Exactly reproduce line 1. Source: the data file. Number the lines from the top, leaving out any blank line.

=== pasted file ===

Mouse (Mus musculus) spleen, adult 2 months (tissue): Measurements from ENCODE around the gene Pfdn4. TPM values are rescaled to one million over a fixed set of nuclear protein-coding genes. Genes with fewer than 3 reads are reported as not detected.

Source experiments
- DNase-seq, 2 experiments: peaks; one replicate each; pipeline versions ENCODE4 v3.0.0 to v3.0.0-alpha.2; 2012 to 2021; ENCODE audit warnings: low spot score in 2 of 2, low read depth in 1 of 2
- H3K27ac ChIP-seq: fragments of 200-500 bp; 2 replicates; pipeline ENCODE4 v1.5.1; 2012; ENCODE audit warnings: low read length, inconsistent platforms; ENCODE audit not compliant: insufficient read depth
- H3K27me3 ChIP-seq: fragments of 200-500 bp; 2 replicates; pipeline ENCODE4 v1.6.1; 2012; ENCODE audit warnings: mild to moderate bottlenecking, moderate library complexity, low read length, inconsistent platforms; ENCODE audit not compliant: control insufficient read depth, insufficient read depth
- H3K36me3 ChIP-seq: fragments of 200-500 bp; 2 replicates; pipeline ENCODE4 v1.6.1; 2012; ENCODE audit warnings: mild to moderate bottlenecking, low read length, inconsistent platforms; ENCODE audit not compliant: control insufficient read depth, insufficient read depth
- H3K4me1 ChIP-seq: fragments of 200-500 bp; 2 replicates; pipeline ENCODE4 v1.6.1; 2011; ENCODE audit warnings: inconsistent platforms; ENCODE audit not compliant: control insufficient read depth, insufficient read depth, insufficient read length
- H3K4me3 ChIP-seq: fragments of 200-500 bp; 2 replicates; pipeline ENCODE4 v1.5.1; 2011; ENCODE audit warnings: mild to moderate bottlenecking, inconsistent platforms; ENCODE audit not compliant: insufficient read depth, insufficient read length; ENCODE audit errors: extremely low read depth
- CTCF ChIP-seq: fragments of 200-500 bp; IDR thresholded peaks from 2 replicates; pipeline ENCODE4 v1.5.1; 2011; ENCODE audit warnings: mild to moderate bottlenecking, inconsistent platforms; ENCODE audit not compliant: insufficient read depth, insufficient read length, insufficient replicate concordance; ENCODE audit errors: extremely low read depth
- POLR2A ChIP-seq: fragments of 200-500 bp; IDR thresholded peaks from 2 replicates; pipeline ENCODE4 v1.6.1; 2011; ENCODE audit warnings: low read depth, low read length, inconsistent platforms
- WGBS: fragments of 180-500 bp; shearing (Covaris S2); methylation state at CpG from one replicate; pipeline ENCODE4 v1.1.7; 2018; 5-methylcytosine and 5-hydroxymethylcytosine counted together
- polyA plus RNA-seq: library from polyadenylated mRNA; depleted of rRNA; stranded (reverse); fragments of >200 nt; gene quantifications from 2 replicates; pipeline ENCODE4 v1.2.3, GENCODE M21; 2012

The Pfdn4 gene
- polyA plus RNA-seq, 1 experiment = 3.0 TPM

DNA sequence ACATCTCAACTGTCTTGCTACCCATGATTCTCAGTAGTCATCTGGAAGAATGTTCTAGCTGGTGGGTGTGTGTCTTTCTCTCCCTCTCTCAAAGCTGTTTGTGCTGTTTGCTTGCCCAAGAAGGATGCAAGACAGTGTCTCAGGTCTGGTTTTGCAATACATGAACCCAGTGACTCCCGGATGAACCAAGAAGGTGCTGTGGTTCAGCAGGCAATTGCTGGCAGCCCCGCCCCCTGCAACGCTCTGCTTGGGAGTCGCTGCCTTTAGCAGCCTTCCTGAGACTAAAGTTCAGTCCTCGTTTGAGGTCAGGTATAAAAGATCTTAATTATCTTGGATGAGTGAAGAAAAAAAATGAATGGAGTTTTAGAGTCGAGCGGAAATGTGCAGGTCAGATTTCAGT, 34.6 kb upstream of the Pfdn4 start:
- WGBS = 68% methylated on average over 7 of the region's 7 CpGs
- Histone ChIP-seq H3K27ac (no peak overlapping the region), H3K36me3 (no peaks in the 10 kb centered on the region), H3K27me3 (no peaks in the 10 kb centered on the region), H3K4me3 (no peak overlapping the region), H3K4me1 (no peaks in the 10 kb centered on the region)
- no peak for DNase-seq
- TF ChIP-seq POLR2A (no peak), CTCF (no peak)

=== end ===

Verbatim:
Mouse (Mus musculus) spleen, adult 2 months (tissue): Measurements from ENCODE around the gene Pfdn4. TPM values are rescaled to one million over a fixed set of nuclear protein-coding genes. Genes with fewer than 3 reads are reported as not detected.